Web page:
Early reviews and interviews have focused on the tiny autobiographical glimpses Clark gave us, often trying to shoehorn the album into a neatly packaged family story. And when that fails, critics have fallen all over themselves talking about the album’s retro pastiche—which, to be fair, is prominent, as if we’re plunked on a shag carpet, flipping through her dad’s vinyl collection. But the artists she drew from, including Steely Dan, Pink Floyd, and, hell, even Bowie, arguably never had to answer for themselves in the tell-all way that we expect Clark to.
If the men named by critics and the musician herself have been the noted musical influences for the album, women are the lyrical inspiration. These songs are full of odes to female artists and creators who “were maligned for being brave and speaking out,” Clark told Bustle. Joni Mitchell, Nina Simone, Marilyn Monroe, and Tori Amos all make appearances in “The Melting of the Sun,” a dinner party of tough women set to a warbly ooze of Wulitzers and sitar. (“Saint Joni ain’t no phony / Smoking Reds where Furry sang the blues / My Marilyn shot her heroin / ‘Hell’, she said, ‘It’s better than abuse.’ ”) A shout-out to long-departed Warhol superstar Candy Darling, a transgender actress and Velvet Underground muse, brings the album to a close, a wistful, key-driven offering to the woman Clark deems the “queen of South Queens”: “Candy, darling, I brought bodega roses for your feet.”
Darling and Monroe epitomize the glamour we bestow upon women who die young, who weren’t here long enough to take control of their own narrative. They are remembered largely for their beauty and ability to embody the desire projected onto them by others. Mitchell, Simone, and Amos, on the other hand, enjoyed (or continue to enjoy) long lives and robust careers. They’re part of a canon of songwriters that Clark almost surely hopes she will be able to join.
But Clark, at present, seems to fear landing in the gulf between these two groups—unable or unwilling to tell her own story as she wants it told, and fearing that her work alone won’t be enough to speak for itself.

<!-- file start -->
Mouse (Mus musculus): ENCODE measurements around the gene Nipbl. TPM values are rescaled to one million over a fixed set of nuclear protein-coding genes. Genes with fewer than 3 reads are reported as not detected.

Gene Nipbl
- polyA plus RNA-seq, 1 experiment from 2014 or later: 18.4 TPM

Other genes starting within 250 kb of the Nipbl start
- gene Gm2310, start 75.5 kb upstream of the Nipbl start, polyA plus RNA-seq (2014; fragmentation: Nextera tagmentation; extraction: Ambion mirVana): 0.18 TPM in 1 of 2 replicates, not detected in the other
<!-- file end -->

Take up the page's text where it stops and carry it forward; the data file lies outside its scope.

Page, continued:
That anxiety would explain the tension in Daddy’s Home. Despite the album’s title, the lyrics are only vaguely personal; listeners will find meaning in them only if they already know the story, one Clark has been asked about countless times on her current press junket. And she fills that distance between wanting to claim her own story and wanting privacy with wall-to-wall seventies nostalgia to the point of distraction at times. That’s perhaps by design, but it’s still jarring. Clark’s commitment to world-building brings the otherwise lovely slow turn “The Laughing Man”—brushed with steel guitars, brimming with ethereal guitar work—to a grinding halt with a line: in a tender moment of reflection with a childhood friend, Clark sings of “half-pipes and PlayStations.” It’s an uncomfortable jolt into the present.
But the greatest moments of Daddy’s Home come when she forgets the theme almost entirely. Even then, those moments are centered on the cultural norms that we expect of women. In the chunky, lyrical slow-build of “My Baby Wants a Baby,” punctuated by more of the slick production but this time with more cherry-picking, the narrator explores her own guilt about not being fully onboard with a partner who’s ready to settle down and start a family. She frets that her child might inherit her eyes and her mistakes, about how the responsibilities of parenthood could fundamentally alter her focus: “But I wanna play guitar all day / Make all my meals in microwaves / Only dress up if I get paid / How can it be wrong?”
For most men, being great is enough to merit whatever distance their genius requires. We’ve celebrated and valorized famously reclusive or prickly men, reminding ourselves that tolerating their egos and their mistakes is all part of the process. For years, Clark has railed against the idea that female songwriters must be confessional, and her own mechanisms for avoiding that have been clear. Whether Clark returns to her more developed caricatures on future albums remains to be seen. But she’s given us a peek behind the mask, even if it’s at a distance. In a different world, she wouldn’t have to.